Employers should be careful not to include job duties that the employee will not perform. The more duties in a job description that the employee does not perform, the less likely the employer can persuade a judge or jury that the job description is a reasonable measure of the employee’s job responsibilities.

Overall, job descriptions should reflect the reality of the employee’s job as accurately as possible. Business needs may also change on a daily basis, so job descriptions should specifically provide for this flexibility in a properly drafted description.

  • Include Special Attendance Requirements. Employers covered by the federal Family and Medical Leave Act (FMLA) must provide employees with 12 weeks of leave for serious health conditions per 12-month period. However, organizations may incur an unreasonable burden and be unable to function if certain positions are vacant for 12 weeks per year. If a particular job has unusual attendance requirements, the job description should include those requirements. However, an employee still might be entitled to be absent from work under the FMLA, notwithstanding such requirements.
  • Include Unusual Job Stress. Job-related stress can become an issue in disability discrimination litigation. Therefore, job stress should be addressed in the job description so that applicants and employees have advance notice of special circumstances they may be required to handle.
  • Use Descriptions in the Application Process. Employers will benefit most from job descriptions when used during the application process as a foundation for the position and guideline for the type of individual who would best fit the position.

Applicants should be asked to review the job description for each job they are seeking and to certify, by signature, that they understand the job requirements and are able to perform that job. Such preventive measures may protect the employer from future assertions of an individual’s inability to perform an essential job function. For example, if an employee later asserts a disability that limits ability to perform the job and the disability was known to the employee at the time of application, the employer may be able to assert that the employee falsified the application. Note, however, that termination of an employee for this reason should be carefully reviewed. Intentional falsification or the reason why the employee did not disclose a disability that would interfere with the essential job functions will not always be provable.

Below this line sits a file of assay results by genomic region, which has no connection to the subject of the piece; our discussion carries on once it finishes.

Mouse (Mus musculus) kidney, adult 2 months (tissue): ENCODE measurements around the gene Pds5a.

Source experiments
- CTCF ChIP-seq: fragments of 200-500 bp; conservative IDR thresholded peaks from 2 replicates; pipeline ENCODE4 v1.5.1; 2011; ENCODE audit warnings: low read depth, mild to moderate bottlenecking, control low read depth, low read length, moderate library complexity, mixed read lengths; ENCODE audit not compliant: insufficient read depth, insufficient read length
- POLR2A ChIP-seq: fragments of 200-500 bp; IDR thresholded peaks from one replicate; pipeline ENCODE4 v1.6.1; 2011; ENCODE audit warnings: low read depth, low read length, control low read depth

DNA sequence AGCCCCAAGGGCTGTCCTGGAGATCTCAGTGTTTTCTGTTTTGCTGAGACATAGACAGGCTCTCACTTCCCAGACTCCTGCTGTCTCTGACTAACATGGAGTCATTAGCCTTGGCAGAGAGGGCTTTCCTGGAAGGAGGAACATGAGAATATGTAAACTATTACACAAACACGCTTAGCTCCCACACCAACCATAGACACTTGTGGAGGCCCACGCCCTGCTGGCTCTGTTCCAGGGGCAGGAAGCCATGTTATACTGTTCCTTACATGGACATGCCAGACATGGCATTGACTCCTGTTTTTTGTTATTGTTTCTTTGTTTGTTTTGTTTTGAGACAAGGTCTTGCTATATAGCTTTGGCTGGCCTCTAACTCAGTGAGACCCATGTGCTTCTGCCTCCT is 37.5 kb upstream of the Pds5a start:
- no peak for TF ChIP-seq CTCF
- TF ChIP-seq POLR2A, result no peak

Some employees who have performed similar work for another employer may honestly believe they can perform the present job as well, only to discover there are some differences not readily discernible from the job description that render them a bad fit for the job. For example, the job may require operating a truck that is unlike the truck the employee used on a previous job. If the employee’s disability precludes using the gearshift, the employee will not be able to do this particular job, but was not dishonest on the initial application.

  • Measures of Satisfactory Performance. Performance evaluations should help both supervisors and employees measure how well the employee is performing their job. A carefully drafted job description that identifies the essential functions of the job and clearly describes the employer’s qualitative and quantitative expectations for each function should serve as the cornerstone of the performance evaluation process.